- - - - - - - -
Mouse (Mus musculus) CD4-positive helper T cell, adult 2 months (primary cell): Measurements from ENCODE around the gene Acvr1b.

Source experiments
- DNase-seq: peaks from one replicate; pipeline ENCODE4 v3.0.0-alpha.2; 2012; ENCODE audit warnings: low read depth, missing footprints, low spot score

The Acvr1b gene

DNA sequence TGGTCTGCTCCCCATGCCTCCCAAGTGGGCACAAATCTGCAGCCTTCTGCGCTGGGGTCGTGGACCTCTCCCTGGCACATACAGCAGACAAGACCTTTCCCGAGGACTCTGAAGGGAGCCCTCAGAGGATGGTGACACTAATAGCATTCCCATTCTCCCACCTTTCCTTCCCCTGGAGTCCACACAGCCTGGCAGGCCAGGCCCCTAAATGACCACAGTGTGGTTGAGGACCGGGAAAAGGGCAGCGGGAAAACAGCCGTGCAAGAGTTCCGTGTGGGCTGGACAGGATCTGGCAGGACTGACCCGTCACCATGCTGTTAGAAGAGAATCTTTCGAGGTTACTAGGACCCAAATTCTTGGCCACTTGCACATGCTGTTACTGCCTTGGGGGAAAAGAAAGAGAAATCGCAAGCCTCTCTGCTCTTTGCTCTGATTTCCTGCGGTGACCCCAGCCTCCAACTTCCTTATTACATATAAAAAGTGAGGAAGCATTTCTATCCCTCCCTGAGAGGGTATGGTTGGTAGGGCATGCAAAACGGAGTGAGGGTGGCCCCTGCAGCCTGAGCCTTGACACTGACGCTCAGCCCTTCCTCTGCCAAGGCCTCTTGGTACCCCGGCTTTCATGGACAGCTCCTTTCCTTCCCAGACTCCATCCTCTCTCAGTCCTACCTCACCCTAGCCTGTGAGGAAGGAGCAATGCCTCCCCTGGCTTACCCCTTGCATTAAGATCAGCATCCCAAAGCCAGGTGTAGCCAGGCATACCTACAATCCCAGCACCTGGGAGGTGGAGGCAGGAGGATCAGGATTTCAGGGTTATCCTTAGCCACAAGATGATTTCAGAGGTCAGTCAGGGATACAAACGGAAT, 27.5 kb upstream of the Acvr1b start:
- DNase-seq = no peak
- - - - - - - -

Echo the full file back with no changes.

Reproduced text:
Mouse (Mus musculus) CD4-positive helper T cell, adult 2 months (primary cell): Measurements from ENCODE around the gene Acvr1b.

Source experiments
- DNase-seq: peaks from one replicate; pipeline ENCODE4 v3.0.0-alpha.2; 2012; ENCODE audit warnings: low read depth, missing footprints, low spot score

The Acvr1b gene

DNA sequence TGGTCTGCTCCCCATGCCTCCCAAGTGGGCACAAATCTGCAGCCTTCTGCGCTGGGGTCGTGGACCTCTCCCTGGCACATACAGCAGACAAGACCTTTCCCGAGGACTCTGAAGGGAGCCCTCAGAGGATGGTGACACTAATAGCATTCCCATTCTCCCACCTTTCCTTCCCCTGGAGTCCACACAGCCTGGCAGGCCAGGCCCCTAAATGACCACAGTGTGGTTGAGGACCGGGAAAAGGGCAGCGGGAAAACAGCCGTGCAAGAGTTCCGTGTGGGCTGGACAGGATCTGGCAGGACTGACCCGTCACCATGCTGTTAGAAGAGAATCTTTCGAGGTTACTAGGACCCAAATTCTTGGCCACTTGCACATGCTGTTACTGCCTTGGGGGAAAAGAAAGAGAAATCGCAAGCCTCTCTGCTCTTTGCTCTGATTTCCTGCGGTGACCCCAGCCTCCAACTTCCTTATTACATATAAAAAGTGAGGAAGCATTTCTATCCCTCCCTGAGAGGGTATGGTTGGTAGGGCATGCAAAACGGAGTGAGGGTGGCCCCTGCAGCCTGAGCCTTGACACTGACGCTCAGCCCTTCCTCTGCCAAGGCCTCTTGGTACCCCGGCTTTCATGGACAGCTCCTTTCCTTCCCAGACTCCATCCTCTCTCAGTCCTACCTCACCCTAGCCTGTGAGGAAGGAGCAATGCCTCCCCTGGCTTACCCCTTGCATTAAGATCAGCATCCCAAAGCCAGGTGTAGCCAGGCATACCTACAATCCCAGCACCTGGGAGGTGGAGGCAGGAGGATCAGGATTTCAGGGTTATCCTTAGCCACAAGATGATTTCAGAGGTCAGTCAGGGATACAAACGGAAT, 27.5 kb upstream of the Acvr1b start:
- DNase-seq = no peak